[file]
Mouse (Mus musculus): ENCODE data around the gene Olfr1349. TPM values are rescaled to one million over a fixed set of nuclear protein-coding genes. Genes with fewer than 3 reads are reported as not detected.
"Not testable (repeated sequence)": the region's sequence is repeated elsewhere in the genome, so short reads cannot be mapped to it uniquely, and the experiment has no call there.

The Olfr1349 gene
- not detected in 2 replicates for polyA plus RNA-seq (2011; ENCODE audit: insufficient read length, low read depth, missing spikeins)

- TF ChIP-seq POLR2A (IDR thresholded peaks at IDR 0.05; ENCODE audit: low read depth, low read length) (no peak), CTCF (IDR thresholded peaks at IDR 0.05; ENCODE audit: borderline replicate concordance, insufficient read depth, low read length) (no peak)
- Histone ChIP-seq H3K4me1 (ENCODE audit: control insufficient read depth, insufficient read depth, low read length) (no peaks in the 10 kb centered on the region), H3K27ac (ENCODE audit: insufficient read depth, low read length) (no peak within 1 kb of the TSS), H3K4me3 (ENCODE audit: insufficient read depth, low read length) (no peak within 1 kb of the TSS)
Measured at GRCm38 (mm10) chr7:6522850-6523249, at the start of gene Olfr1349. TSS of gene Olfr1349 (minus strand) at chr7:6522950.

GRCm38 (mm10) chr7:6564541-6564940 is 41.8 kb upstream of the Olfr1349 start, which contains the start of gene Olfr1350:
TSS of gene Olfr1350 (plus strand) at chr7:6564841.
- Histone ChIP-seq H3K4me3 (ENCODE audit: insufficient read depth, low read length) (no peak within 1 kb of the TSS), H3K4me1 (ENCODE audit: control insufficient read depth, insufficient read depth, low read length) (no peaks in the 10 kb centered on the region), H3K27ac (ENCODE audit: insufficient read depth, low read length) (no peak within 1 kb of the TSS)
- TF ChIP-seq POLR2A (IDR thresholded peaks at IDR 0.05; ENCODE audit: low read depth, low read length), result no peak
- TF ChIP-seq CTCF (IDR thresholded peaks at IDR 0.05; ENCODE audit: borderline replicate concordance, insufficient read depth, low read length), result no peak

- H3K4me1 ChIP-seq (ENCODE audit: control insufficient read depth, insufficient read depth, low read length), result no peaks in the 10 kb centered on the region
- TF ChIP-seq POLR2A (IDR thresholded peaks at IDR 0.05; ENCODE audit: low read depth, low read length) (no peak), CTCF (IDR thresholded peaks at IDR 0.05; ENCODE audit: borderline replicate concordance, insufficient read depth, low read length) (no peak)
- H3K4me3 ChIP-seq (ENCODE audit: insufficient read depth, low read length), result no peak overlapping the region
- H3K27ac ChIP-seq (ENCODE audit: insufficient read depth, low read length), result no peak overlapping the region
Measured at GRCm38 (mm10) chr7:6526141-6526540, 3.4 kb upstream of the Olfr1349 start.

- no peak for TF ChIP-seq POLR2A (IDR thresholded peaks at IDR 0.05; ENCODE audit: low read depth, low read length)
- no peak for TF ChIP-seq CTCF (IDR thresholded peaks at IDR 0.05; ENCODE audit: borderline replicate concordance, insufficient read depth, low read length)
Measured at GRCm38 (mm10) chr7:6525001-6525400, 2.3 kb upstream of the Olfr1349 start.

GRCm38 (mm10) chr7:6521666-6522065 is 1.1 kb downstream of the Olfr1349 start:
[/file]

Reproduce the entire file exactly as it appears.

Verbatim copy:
Mouse (Mus musculus): ENCODE data around the gene Olfr1349. TPM values are rescaled to one million over a fixed set of nuclear protein-coding genes. Genes with fewer than 3 reads are reported as not detected.
"Not testable (repeated sequence)": the region's sequence is repeated elsewhere in the genome, so short reads cannot be mapped to it uniquely, and the experiment has no call there.

The Olfr1349 gene
- not detected in 2 replicates for polyA plus RNA-seq (2011; ENCODE audit: insufficient read length, low read depth, missing spikeins)

- TF ChIP-seq POLR2A (IDR thresholded peaks at IDR 0.05; ENCODE audit: low read depth, low read length) (no peak), CTCF (IDR thresholded peaks at IDR 0.05; ENCODE audit: borderline replicate concordance, insufficient read depth, low read length) (no peak)
- Histone ChIP-seq H3K4me1 (ENCODE audit: control insufficient read depth, insufficient read depth, low read length) (no peaks in the 10 kb centered on the region), H3K27ac (ENCODE audit: insufficient read depth, low read length) (no peak within 1 kb of the TSS), H3K4me3 (ENCODE audit: insufficient read depth, low read length) (no peak within 1 kb of the TSS)
Measured at GRCm38 (mm10) chr7:6522850-6523249, at the start of gene Olfr1349. TSS of gene Olfr1349 (minus strand) at chr7:6522950.

GRCm38 (mm10) chr7:6564541-6564940 is 41.8 kb upstream of the Olfr1349 start, which contains the start of gene Olfr1350:
TSS of gene Olfr1350 (plus strand) at chr7:6564841.
- Histone ChIP-seq H3K4me3 (ENCODE audit: insufficient read depth, low read length) (no peak within 1 kb of the TSS), H3K4me1 (ENCODE audit: control insufficient read depth, insufficient read depth, low read length) (no peaks in the 10 kb centered on the region), H3K27ac (ENCODE audit: insufficient read depth, low read length) (no peak within 1 kb of the TSS)
- TF ChIP-seq POLR2A (IDR thresholded peaks at IDR 0.05; ENCODE audit: low read depth, low read length), result no peak
- TF ChIP-seq CTCF (IDR thresholded peaks at IDR 0.05; ENCODE audit: borderline replicate concordance, insufficient read depth, low read length), result no peak

- H3K4me1 ChIP-seq (ENCODE audit: control insufficient read depth, insufficient read depth, low read length), result no peaks in the 10 kb centered on the region
- TF ChIP-seq POLR2A (IDR thresholded peaks at IDR 0.05; ENCODE audit: low read depth, low read length) (no peak), CTCF (IDR thresholded peaks at IDR 0.05; ENCODE audit: borderline replicate concordance, insufficient read depth, low read length) (no peak)
- H3K4me3 ChIP-seq (ENCODE audit: insufficient read depth, low read length), result no peak overlapping the region
- H3K27ac ChIP-seq (ENCODE audit: insufficient read depth, low read length), result no peak overlapping the region
Measured at GRCm38 (mm10) chr7:6526141-6526540, 3.4 kb upstream of the Olfr1349 start.

- no peak for TF ChIP-seq POLR2A (IDR thresholded peaks at IDR 0.05; ENCODE audit: low read depth, low read length)
- no peak for TF ChIP-seq CTCF (IDR thresholded peaks at IDR 0.05; ENCODE audit: borderline replicate concordance, insufficient read depth, low read length)
Measured at GRCm38 (mm10) chr7:6525001-6525400, 2.3 kb upstream of the Olfr1349 start.

GRCm38 (mm10) chr7:6521666-6522065 is 1.1 kb downstream of the Olfr1349 start: